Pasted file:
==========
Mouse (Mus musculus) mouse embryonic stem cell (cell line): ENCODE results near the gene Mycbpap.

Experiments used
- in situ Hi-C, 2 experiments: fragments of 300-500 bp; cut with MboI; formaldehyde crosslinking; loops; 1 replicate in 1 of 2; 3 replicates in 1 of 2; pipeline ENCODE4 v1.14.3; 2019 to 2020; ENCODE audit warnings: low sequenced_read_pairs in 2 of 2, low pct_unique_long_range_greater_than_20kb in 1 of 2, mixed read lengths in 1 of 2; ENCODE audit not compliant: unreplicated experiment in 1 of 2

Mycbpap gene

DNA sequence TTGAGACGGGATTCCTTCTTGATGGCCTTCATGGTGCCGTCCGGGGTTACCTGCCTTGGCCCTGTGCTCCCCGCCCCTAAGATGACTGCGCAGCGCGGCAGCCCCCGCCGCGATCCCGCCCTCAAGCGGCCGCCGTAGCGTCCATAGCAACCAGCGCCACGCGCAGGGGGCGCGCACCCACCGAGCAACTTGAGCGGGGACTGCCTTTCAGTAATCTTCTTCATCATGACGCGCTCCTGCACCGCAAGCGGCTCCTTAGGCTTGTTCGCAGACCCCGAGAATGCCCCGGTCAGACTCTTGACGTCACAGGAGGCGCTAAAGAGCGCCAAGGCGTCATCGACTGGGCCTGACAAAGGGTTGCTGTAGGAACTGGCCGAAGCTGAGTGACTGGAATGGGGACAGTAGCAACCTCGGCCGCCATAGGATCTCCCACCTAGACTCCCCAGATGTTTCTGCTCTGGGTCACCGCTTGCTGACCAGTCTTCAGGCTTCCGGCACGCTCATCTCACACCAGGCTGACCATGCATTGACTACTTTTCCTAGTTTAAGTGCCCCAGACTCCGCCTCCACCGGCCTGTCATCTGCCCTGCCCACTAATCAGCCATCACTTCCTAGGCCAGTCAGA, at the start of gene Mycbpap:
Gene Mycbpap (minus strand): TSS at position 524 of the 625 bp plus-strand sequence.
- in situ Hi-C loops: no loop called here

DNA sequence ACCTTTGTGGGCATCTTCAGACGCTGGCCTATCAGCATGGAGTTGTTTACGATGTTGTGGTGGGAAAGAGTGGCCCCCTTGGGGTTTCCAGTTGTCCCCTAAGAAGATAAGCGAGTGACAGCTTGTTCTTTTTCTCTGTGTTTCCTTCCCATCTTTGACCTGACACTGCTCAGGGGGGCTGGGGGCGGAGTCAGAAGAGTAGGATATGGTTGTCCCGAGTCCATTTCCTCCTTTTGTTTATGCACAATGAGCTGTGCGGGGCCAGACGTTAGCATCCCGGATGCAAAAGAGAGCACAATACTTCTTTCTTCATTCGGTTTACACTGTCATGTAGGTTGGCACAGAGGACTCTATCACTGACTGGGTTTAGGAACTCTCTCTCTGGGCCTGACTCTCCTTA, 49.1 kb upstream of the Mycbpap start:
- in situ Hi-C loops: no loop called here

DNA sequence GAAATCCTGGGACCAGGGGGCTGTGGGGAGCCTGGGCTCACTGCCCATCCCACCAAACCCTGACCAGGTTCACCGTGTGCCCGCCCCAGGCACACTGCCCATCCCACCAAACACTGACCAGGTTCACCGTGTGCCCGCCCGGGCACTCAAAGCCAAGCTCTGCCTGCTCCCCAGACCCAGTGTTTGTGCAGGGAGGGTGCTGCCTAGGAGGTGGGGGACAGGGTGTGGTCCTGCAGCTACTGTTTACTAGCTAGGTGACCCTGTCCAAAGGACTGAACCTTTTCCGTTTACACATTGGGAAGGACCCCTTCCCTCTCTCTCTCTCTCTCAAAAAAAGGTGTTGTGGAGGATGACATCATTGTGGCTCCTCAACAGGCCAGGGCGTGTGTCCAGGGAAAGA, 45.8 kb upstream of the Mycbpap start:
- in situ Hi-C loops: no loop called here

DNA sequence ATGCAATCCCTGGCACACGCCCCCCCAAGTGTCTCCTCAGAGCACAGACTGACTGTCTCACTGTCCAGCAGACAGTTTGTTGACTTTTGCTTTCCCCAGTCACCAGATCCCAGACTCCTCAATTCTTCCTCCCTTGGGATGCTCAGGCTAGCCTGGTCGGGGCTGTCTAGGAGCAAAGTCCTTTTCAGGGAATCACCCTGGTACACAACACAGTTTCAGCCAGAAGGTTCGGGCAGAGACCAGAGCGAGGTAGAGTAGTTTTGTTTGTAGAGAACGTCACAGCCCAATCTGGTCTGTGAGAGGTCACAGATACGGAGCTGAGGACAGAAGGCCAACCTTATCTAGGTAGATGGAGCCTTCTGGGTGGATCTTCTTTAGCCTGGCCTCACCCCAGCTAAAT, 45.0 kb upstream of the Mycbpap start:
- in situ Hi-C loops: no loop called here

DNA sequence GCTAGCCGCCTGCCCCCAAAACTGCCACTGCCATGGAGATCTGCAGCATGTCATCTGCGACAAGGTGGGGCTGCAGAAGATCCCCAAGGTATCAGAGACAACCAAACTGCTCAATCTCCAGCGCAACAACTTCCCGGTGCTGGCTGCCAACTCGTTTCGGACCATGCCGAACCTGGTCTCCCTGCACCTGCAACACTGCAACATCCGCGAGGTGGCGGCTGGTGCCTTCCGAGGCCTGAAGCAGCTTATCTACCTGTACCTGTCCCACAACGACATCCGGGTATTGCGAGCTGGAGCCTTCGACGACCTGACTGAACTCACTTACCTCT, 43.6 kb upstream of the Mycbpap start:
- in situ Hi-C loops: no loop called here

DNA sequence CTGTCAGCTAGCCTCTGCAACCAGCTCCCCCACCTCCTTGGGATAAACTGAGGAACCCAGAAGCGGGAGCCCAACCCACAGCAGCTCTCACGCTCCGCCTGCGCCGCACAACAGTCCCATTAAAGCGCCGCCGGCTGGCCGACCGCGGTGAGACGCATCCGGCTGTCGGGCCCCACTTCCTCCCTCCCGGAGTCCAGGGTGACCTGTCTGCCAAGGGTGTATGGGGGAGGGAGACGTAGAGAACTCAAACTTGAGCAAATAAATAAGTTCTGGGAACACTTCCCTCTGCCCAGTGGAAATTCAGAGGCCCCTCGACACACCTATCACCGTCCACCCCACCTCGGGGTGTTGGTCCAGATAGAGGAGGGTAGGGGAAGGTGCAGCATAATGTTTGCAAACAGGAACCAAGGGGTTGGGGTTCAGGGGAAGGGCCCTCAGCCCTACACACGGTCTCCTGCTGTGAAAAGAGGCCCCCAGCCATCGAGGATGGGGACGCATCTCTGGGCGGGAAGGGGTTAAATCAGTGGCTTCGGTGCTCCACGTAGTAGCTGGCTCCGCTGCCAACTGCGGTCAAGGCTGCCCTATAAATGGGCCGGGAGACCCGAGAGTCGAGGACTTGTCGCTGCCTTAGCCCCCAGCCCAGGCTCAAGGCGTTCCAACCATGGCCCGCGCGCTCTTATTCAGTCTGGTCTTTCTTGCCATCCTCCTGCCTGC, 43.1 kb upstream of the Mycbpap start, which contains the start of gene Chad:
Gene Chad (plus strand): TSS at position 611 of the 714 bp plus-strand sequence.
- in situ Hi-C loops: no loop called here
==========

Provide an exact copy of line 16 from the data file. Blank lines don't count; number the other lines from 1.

DNA sequence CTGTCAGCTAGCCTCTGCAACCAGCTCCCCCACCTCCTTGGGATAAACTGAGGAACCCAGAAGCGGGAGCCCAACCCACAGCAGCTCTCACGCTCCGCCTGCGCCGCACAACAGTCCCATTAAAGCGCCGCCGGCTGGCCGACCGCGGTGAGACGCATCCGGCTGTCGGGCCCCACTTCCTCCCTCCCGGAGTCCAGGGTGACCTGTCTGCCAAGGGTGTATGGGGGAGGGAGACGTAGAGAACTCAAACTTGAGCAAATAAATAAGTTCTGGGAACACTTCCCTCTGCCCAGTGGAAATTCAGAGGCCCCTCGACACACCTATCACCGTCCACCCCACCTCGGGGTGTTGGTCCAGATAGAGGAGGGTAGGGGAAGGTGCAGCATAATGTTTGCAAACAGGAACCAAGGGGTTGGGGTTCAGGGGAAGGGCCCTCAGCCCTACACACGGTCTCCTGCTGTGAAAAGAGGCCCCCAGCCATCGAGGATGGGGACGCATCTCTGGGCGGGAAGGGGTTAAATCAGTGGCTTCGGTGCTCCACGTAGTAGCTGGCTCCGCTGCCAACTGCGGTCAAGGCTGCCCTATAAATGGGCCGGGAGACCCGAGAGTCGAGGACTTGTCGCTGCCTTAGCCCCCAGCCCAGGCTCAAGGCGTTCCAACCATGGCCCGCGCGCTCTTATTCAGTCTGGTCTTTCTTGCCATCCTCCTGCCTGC, 43.1 kb upstream of the Mycbpap start, which contains the start of gene Chad: